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Emergency Management

Rebuilding Nepal to Survive the Next Quake


Minister for Industry has handed 60 temporary shelters to sixty families affected by the recent earthquake at Ananta Lingeshwor VDC of Bhaktapur. - by Thakur Amgai - May 26, 2015

The powerful earthquake that hit Nepal on April 25 razed Anantaling, a small, ancient hill settlement 15 miles southeast of the capital, Kathmandu. Each of the 60-odd houses in Anantaling collapsed into rubble, and throughout the Bhaktapur district, 120,000 people were displaced. . . .

. . . Manabiya Astha Nepal, a nongovernmental organization (NGO) constructs temporary shelters for villagers by arching corrugated tin sheets into tunnel-like structures. . . .

. . . The design has a long history of success. . . .

. . . The cost for one of these shelters is only about $100, and the whole thing takes just two or three hours for two people to build. In addition, the materials are reusable. . . .

. . . "It is the only way to meet the needs of the masses before the monsoon arrives."


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Shaking Up the Status Quo in Nepal



Hand image - Status Quo Nepal, NYT

“Ke garne?” an old lady said to us, tears pouring down her cheeks, as we visited her earthquake-battered village in the Dhading district of Nepal last month: “What to do?” With a history of repeated crises — political, economic and natural — it has become the Nepali way to shrug one’s shoulders and hope for the best.

Sadly, people have been hoping for a long time: even before the earthquakes, Nepal was one of the poorest, most corrupt and least equal countries in the world. 

 (Read Complete Article)

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The Other Grade 3 Emergencies Apart From Ebola


Men walk past damaged buildings after a 7.8-magnitude earthquake hit Nepal on April 25. The disaster is just one of six Grade 3 emergencies that require a massive response from the World Health Organization.
Photo by: Laxmi Prasad Ngakhusi / UNDP Nepal - by Jenny Lei Ravelo - May 21, 2015

There is no doubt that Ebola was 2014’s biggest health emergency, which required — and continues to command — a massive response from the World Health Organization and the wider international community.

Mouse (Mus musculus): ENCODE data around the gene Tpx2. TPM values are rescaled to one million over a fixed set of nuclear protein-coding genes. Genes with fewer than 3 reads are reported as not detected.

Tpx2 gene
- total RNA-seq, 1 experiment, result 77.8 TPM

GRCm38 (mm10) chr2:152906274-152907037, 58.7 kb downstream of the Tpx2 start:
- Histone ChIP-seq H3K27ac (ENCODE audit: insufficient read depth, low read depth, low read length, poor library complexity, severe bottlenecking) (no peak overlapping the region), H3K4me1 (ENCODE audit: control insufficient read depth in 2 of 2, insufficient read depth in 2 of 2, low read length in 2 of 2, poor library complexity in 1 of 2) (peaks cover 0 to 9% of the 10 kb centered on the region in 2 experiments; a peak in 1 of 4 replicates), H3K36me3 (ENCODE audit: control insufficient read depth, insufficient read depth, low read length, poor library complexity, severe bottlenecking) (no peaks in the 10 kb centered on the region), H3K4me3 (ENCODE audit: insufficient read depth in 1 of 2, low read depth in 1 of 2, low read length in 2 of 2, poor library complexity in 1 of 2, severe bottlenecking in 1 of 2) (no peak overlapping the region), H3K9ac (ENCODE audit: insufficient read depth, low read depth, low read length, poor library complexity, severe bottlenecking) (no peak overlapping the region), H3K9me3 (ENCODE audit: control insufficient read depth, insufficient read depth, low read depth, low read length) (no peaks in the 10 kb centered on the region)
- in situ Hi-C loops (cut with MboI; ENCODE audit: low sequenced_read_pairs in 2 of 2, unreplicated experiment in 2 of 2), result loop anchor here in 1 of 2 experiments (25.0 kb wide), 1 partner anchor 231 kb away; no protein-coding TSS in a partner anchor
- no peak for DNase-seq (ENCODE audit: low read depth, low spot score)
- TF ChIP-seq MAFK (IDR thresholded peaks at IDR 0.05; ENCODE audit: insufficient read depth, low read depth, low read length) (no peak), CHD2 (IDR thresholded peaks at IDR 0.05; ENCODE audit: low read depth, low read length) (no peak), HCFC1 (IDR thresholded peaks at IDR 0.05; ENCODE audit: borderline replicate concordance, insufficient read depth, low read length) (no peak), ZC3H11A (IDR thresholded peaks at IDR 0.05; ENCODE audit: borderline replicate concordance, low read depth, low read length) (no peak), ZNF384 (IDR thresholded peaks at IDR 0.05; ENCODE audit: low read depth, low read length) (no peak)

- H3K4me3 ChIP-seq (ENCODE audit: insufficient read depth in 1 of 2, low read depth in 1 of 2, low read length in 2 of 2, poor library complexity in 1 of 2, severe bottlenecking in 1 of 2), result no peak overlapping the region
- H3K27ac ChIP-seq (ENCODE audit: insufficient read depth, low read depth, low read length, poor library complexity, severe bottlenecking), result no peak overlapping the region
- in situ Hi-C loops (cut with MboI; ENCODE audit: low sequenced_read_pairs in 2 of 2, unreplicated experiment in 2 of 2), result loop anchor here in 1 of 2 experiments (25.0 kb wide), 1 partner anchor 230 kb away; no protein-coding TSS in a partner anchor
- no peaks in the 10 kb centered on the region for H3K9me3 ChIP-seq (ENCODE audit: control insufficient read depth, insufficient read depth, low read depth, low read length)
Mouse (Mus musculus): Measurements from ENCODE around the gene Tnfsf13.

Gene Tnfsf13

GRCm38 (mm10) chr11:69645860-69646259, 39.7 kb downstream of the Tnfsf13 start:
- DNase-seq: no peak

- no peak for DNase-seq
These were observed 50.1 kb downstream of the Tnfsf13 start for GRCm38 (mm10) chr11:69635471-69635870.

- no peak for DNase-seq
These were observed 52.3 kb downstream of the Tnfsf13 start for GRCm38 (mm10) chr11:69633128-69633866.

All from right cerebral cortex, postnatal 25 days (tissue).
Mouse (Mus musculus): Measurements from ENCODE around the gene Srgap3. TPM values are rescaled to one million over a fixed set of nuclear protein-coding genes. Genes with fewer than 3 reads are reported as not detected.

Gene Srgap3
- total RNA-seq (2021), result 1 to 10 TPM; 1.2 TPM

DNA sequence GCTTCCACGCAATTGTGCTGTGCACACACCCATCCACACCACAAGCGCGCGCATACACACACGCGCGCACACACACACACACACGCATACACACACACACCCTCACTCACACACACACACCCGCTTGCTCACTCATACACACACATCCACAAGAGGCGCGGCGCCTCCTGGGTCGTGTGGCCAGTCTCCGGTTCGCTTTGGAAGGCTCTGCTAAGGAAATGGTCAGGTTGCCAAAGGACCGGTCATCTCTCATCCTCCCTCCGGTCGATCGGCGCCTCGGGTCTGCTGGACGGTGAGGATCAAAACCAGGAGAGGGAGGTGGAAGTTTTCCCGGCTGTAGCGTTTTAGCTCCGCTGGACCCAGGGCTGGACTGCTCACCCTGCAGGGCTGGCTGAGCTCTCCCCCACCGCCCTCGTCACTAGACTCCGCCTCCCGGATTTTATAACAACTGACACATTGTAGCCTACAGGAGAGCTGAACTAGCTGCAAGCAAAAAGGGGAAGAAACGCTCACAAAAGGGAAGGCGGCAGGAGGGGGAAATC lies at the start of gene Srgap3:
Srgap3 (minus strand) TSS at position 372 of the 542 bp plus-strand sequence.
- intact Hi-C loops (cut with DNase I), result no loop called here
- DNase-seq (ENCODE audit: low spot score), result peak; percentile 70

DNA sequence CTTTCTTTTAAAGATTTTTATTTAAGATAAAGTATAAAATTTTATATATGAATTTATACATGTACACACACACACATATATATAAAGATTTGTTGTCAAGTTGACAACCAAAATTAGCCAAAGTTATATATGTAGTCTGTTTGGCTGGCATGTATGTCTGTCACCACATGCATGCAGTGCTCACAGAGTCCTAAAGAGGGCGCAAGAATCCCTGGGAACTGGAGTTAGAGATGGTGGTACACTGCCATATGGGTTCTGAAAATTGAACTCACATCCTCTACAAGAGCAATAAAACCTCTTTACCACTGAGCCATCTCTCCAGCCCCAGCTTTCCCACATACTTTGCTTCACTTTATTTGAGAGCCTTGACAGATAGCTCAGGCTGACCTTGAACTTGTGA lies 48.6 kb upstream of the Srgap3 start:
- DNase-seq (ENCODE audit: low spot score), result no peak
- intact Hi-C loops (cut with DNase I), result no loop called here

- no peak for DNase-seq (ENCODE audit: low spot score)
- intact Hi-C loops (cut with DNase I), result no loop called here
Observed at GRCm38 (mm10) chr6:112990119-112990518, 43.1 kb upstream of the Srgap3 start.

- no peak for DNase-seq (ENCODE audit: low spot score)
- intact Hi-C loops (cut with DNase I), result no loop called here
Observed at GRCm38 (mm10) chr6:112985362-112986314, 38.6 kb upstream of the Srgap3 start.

But it was not the only emergency that demanded WHO’s attention and resources over the course of the past year.

During the special session of the executive board on Ebola in January, member states requested the health agency submit a report containing information on all Grade 3 emergencies the organization responded to as from May 2014.


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Death Toll Rising After Another Major Earthquake Centered in Nepal - by Greg Botelho and Jethro Mullen - May 12, 2015

Just over two weeks after thousands died in a mammoth earthquake, Nepal got hit hard again Tuesday -- with another powerful tremor that has left dozens more dead, more than 1,000 injured and questions about what's next for the already traumatized Asian nation.

The fact that Nepal just endured a similar horror, not to mention waves of aftershocks that followed, didn't diminish Tuesday's damage or shock. More buildings collapsed, more landslides rumbled, and more people scrambled for their lives.



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Phone and Web Companies Race to Reconnect Quake-Hit Nepal


"Beach ball" mobile antenna being inflated in Chautara, Nepal, image provided by the World Food Programme, 12 May 2015. - - by Joseph D'Urso - May 12, 2015

LONDON, May 12 (Thomson Reuters Foundation) - Buildings wrecked by Tuesday's earthquake in Nepal, already weakened by last month's huge quake which killed over 8,000, will take years to rebuild. But another type of infrastructure will bounce back much sooner: communication networks.